The function, DistListPeek(), peeks into all the distribution lists and allows you to extract the names and email addresses. As you might expect, the Outlook Security model doesn’t like it when code does this either, so again your users will get a security dialog asking for permission to proceed. It seems like the Redemption library should allow a way to circumvent this, but my initial attempts proved unsuccessful.
Again, I have a local table where the list items are saved for display on the demo form. The code simply instantiates an Address List object and interrogates it for lists and items, inserting each one into the temp table as it goes. I found that some text parsing and cleanup had to be done to get a good list and once again, this extent cleanup may depend on the quality of your address lists.
Function DistListPeek() On Error Resume Next Dim oOut As Object ' Outlook.Application Dim oNS As Object ' Outlook.NameSpace Dim oAL As Object ' Outlook.AddressList Dim oDL As Object ' Outlook.AddressEntry Dim sSQL As String Dim iPos As Integer Dim sList As String Dim sName As String Dim sType As String Dim sEmail As String Set oOut = GetOutlookObject() Set oNS = oOut.GetNamespace("MAPI") oNS.Logon , , False, True 'Return the personal address book. Set oNS = oOut.GetNamespace("MAPI") sSQL = "DELETE FROM tblContacts" CurrentDb.Execute sSQL For Each oAL In oNS.AddressLists iPos = 0 sList = oAL.Name For Each oDL In oAL.AddressEntries iPos = iPos + 1 sEmail = oDL.Address sName = oDL.Name sType = oDL.Type ' The Name property sometimes includes the Email address, ' so strip it out. Other times, it IS the email address. sName = Trim(Replace(sName, "(" & sEmail & ")", "")) If sName = "" Then sName = sEmail sList = Replace(sList, "'", "''") sType = Replace(sType, "'", "''") sName = Replace(sName, "'", "''") sSQL = "INSERT INTO tblContacts " & _ "(ListName, ListType, Position, Name, Email) " & _ "VALUES ('" & sList & "','" & _ sType & "'," & iPos & ",'" & _ sName& "','" & sEmail & "')" CurrentDb.Execute sSQL Next Next End Function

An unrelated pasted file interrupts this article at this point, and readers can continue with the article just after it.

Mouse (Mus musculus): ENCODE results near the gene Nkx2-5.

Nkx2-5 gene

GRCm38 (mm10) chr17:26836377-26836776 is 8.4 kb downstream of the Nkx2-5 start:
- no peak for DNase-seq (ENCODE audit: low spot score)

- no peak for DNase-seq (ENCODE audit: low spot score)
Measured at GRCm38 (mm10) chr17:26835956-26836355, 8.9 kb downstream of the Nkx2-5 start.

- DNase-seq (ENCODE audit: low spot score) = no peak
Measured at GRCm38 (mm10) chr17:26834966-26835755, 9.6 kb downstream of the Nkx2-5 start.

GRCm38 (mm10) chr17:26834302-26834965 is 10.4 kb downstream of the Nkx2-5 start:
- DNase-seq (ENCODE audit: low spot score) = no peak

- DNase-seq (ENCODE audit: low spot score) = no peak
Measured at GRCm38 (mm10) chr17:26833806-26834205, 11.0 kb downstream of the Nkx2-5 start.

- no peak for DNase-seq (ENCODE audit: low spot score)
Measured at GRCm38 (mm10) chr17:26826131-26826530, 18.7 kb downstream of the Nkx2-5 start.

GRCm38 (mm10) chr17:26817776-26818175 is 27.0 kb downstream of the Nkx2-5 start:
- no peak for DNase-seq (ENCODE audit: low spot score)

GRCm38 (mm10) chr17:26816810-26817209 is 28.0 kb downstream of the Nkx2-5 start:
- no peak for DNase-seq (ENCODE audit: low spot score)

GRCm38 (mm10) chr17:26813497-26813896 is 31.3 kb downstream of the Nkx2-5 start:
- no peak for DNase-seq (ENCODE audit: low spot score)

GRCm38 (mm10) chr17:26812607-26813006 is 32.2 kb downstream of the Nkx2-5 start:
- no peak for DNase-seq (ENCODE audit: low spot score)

From here …
The best way to understand this process is to run the code in break mode, stepping through it one line at a time. This will allow you to see how the text strings are parsed and to identify any issues that might arise which are peculiar to your mail setup.
Personally, I’m very excited about this demo code because it brings together in one place all the snippets I’ve used in various applications. It’s the kind of thing you could import into an application and start using right away and because it relies on late binding, you needn’t worry about the version of Microsoft Outlook that the user has installed. The code supplied with this article should be an adequate starting point for all your Outlook to Access automation projects.